This part of the ice shelf is also moving westward by approximately 700 meters per year. There is 24-hour darkness for 105 days per year when Halley VI is completely isolated from the outside world by the surrounding sea ice (Source: BAS Website).

Additionally, the components of the wireless ecosystem need to be low power due to the region’s obvious lack of power infrastructure. These field site systems have been designed from ‘off the shelf’ available parts that have been integrated and ‘winterized’ by BAS for Antarctic deployment.

The Solution

The BAS turned to wireless data radios from FreeWave that ensure uptime and that can transport data over ice – typically a hindrance to RF communications. Currently, the network consists of 19 FreeWave 900 MHz radios, each connected to a remote GPS station containing sensors that track the movement of the Brunt Ice Shelf near the Halley VI Research Station.

The highly advanced GPS sensors accurately determine the Shelf’s position and dynamics, before reporting this back to a base station at Halley VI. Throughput consists of a 200 kilobit file over 12 minutes, and the longest range between a field site and the research station is approximately 30 kilometers.

Deployment of the GPS field site is done by teams of 3-4 staff using a combination of sledges and skidoo, or Twin Otter aircraft, depending on the distance and the abundance of ice features such as crevassing. As such, wireless equipment needed to be lightweight and easy to install and configure because of obvious human and material resource constraints.

In addition, the solution has to revolve around low power consumption. FreeWave radios have more than two decades of military application and many of the technical advancements made in collaboration with its military partners have led to innovations around low power consumption and improved field performance. The below image shows an example of a BAS remote GPS site, powered by a combination of batteries, a solar panel and a wind turbine (penguin not included).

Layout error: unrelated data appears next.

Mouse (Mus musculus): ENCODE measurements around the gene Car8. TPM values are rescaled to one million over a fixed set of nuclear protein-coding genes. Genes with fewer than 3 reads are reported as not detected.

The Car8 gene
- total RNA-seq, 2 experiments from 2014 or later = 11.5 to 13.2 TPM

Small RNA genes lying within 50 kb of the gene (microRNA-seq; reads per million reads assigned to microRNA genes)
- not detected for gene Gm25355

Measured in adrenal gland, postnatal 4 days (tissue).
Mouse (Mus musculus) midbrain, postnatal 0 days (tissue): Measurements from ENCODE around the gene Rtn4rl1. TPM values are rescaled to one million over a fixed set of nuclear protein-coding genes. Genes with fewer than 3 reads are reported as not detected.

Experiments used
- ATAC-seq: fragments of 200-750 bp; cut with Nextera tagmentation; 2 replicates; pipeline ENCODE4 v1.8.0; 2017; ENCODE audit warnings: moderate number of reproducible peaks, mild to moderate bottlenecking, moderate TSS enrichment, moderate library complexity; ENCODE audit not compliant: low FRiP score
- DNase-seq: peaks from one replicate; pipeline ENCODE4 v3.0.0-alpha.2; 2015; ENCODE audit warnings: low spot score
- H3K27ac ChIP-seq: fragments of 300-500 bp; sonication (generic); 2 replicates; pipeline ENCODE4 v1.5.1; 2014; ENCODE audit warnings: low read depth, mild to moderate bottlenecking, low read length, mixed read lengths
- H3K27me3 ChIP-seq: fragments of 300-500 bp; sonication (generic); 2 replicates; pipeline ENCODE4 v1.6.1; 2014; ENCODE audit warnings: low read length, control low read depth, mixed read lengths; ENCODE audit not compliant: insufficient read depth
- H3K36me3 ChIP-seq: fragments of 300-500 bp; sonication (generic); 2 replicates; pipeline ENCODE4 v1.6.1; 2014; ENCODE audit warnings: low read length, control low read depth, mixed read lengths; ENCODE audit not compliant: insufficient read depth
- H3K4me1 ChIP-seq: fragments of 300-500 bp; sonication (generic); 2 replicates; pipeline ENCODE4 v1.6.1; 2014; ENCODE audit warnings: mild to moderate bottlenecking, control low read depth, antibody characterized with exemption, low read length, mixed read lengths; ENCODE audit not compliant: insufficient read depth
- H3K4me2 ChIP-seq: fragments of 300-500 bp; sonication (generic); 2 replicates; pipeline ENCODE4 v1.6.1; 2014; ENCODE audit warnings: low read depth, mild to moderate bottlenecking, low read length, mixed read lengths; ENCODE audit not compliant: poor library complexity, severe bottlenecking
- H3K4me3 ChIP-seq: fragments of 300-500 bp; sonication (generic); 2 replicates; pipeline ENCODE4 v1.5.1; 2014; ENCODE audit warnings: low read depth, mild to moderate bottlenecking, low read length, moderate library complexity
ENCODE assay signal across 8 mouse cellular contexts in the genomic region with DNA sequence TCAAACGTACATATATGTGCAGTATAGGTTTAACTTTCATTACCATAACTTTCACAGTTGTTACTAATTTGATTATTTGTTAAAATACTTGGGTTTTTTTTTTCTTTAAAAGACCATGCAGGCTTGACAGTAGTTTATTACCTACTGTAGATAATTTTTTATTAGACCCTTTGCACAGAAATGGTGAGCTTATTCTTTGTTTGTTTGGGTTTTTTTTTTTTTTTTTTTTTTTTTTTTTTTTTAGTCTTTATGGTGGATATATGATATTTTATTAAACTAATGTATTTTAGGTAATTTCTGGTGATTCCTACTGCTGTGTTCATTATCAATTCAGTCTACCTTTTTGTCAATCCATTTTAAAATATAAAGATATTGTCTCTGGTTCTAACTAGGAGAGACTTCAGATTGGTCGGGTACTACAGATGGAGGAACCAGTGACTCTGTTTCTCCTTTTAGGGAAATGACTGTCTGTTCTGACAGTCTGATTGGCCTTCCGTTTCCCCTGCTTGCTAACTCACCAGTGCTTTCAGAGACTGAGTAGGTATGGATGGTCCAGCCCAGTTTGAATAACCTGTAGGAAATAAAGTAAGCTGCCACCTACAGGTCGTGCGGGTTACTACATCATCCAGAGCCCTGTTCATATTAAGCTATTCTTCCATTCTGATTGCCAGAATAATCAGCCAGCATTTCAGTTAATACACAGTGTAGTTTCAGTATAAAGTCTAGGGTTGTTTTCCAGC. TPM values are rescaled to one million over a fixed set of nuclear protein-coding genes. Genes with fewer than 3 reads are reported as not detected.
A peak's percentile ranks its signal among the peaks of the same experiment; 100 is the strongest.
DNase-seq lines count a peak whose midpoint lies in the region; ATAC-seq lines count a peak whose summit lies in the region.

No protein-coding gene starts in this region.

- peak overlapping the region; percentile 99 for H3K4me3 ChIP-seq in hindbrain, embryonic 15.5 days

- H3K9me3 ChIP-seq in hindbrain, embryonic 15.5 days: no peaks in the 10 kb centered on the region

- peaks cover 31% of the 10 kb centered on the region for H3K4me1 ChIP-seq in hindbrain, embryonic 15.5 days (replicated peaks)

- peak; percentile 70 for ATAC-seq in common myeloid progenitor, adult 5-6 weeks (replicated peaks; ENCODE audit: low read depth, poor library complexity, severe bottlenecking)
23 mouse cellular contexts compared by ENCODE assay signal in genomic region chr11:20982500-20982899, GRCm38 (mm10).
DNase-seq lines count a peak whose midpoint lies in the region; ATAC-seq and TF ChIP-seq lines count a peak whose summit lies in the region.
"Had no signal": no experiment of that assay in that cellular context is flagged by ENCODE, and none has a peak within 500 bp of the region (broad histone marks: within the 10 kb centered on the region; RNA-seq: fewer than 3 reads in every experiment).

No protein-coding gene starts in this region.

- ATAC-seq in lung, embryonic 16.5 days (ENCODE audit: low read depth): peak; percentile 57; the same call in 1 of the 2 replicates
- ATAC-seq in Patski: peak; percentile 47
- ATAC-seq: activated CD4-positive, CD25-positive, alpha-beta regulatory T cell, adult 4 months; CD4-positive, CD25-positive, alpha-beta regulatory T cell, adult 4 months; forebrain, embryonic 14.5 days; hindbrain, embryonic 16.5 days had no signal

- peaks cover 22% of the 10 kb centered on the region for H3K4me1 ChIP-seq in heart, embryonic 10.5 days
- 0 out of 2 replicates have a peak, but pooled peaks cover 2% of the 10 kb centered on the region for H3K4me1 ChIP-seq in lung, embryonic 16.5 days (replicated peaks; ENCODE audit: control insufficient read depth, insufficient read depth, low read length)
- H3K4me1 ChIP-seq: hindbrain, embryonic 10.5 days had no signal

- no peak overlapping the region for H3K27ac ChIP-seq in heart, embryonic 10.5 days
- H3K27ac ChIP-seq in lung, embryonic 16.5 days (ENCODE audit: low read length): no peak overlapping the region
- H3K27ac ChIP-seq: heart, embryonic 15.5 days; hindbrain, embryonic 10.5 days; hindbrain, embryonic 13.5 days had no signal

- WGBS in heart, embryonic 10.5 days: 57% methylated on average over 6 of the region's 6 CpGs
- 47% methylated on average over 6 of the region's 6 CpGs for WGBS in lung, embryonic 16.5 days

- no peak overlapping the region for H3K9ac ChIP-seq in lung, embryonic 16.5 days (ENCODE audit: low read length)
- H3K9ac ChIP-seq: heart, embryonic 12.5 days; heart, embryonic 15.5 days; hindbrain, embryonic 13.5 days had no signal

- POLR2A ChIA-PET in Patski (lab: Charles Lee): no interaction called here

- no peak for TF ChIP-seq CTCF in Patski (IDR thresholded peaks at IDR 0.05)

FreeWave Technologies has been a supplier to the BAS for nearly a decade and has provided a reliable wireless IoT network in spite of nearly year-round brutal weather conditions. To learn more, visit: http://www.freewave.com/technology/.

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Does IoT Need Wireless?

By Wade Sarver. This article originally appeared here

Hell yeah! Don’t get me wrong, you could use CAT 5 to connect most of this stuff, but the idea is to have the equipment everywhere and talking all the time, or at least when we need to. They need to be wireless controlled for it to work properly and to be autonomous. What fun would a drone be if you needed to have a copper line connected to it. The FCC laid out their plan to sunset copper lines. I did a lot of work on them but I won’t miss them because wireless is so cool! If you like copper so much, then put that smartphone down and use a landline, if you can find one.